Since Reiki does not have regulated license requirements or reinforced standards of practice, keeping ethics and integrity intact can some times be a challenge. If you are a prospective client, research your practitioner, ask them questions about their training and how long they've been practicing. See if they offer a free consultation so you can get the chance to talk to them before you make any commitments. Trust your intuition: if it feels like a no, it is.

If you are a prospective student, read my article How to Choose Your Reiki Master

Online Reiki Trainings should not be taken in place of in-person trainings. Online Reiki trainings are fine for supplemental education, but are not to be used as a professional certification.

All levels of Reiki should not be given in one weekend. Some weekend trainings include both Reiki 1 and 2, which is fine, but there should always be at least 6-12 months between Reiki 2 and Reiki Master.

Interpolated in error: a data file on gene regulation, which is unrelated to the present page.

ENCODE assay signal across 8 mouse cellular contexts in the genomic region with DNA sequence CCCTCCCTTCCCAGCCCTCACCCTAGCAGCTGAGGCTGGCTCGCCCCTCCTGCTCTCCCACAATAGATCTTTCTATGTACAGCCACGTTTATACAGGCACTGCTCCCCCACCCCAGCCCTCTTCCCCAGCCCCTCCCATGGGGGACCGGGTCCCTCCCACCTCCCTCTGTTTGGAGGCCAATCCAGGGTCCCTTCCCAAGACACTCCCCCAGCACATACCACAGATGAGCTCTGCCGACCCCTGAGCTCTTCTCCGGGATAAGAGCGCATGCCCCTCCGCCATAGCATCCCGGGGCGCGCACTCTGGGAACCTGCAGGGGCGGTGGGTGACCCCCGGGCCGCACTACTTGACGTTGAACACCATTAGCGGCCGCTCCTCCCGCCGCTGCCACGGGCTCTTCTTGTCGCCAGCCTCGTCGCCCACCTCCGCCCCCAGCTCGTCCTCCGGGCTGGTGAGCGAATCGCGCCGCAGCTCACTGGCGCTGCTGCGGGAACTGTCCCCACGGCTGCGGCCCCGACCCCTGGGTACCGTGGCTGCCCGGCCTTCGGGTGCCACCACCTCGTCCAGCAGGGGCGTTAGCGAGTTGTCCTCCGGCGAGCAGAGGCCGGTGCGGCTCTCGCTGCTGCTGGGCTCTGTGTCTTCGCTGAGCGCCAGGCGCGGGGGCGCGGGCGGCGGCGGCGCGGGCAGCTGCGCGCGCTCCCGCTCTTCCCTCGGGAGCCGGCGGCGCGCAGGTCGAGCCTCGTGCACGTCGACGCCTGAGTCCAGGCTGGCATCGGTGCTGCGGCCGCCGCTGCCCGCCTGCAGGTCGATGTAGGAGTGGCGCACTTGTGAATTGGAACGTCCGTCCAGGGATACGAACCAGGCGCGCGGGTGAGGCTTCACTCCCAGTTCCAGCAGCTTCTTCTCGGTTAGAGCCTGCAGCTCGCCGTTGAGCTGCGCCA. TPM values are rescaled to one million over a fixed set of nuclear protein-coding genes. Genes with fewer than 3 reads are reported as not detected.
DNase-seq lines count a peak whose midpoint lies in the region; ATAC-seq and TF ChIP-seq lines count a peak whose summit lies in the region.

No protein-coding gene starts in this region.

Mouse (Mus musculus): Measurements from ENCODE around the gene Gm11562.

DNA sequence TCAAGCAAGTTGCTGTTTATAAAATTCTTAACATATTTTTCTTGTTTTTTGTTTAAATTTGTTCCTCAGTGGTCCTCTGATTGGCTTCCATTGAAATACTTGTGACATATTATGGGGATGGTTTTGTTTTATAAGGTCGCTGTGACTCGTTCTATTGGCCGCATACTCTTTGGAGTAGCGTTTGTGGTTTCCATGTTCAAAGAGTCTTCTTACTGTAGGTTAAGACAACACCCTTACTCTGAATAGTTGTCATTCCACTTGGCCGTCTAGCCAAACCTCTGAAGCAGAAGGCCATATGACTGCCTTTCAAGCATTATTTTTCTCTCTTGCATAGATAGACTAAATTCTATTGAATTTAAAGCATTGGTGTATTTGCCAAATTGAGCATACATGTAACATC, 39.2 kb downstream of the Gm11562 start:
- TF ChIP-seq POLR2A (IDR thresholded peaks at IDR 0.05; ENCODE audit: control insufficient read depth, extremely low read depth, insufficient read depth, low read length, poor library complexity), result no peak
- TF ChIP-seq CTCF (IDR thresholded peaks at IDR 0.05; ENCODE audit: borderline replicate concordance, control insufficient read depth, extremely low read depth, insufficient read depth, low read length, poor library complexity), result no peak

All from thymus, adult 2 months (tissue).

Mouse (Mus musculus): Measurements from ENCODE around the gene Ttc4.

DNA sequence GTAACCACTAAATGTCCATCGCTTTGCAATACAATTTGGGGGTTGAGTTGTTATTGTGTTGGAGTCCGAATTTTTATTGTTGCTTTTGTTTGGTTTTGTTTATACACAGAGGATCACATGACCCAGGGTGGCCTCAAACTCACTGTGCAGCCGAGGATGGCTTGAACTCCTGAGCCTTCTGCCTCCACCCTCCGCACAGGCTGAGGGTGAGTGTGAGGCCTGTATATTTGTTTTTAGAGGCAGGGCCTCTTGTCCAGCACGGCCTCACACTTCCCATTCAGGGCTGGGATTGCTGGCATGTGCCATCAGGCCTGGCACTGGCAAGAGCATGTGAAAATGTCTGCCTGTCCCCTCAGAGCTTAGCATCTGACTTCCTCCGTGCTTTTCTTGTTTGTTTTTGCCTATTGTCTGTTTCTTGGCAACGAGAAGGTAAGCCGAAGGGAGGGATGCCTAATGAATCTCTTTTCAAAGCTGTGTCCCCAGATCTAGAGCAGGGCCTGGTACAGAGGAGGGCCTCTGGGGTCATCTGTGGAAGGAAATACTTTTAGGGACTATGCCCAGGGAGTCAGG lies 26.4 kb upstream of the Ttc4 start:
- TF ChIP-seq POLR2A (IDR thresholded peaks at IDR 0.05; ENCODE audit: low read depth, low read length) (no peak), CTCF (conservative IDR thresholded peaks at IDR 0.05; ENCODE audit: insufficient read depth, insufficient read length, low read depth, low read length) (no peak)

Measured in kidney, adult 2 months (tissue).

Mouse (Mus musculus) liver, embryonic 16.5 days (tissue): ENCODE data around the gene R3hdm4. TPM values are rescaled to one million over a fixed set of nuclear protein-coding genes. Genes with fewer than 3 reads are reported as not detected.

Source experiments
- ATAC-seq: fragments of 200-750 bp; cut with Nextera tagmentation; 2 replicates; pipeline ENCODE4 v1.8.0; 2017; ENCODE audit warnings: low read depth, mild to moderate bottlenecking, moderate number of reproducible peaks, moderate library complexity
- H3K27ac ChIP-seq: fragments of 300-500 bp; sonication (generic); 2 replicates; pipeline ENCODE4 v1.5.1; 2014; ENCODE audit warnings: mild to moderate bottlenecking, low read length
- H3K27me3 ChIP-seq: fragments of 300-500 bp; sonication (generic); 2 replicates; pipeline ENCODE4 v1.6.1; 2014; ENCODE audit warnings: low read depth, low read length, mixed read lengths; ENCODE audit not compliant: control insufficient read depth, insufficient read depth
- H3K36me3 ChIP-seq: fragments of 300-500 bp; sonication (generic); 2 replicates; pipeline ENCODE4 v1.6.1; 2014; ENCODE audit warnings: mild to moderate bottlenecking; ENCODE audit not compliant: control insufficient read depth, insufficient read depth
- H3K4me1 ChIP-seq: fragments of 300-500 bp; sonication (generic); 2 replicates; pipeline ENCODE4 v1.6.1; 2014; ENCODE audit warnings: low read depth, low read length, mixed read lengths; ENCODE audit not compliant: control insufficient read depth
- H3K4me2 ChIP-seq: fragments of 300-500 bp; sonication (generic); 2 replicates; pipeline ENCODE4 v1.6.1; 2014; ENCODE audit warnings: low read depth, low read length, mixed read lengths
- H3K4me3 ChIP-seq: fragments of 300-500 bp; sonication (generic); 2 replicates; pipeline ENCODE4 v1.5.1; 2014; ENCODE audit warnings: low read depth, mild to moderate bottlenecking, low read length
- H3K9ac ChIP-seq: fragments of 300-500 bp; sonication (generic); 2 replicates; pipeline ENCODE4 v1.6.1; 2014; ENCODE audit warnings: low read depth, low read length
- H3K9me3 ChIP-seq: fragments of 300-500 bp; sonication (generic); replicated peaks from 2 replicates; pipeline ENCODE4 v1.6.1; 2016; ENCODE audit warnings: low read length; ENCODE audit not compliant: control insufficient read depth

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Check Your Reiki Ethics Knowledge


By Karen Harrison, Ed.S, L C P C , L C M F T, A A S E C T
First published in Reiki News Magazine Winter 2015

DO YOU HAVE A REIKI CODE OF ETHICS that guides your practice of Reiki? Have you ever wondered if a situation was an ethical violation? This article is designed to acquaint or update you with Reiki ethics by comparing two Reiki business models in order for you to find the ethical challenges in the first one. You may even find some humor in the challenges with the first business model!

 Ethical guidelines are very practical in that they inform practitioners about the best practices and the standards of care for their profession. Ethics and legal issues are separate but do often overlap. If you have a Reiki business, it is important that you follow the code of ethics for Reiki as well as any applicable laws for your state, county or city. I often refer to the code of ethics as success practices for your Reiki business because it will guide you in being successful. Violating any of the code of ethics is likely to cause you problems. Most practitioners desire to practice ethically, but they are sometimes unaware of the guidelines in the code of ethics or how to implement them. There are gray areas and dilemmas that can arise in practice and occasionally, keeping to one ethical code guideline may seem to violate another. To read article in its entirety, visit KarenHarrison.net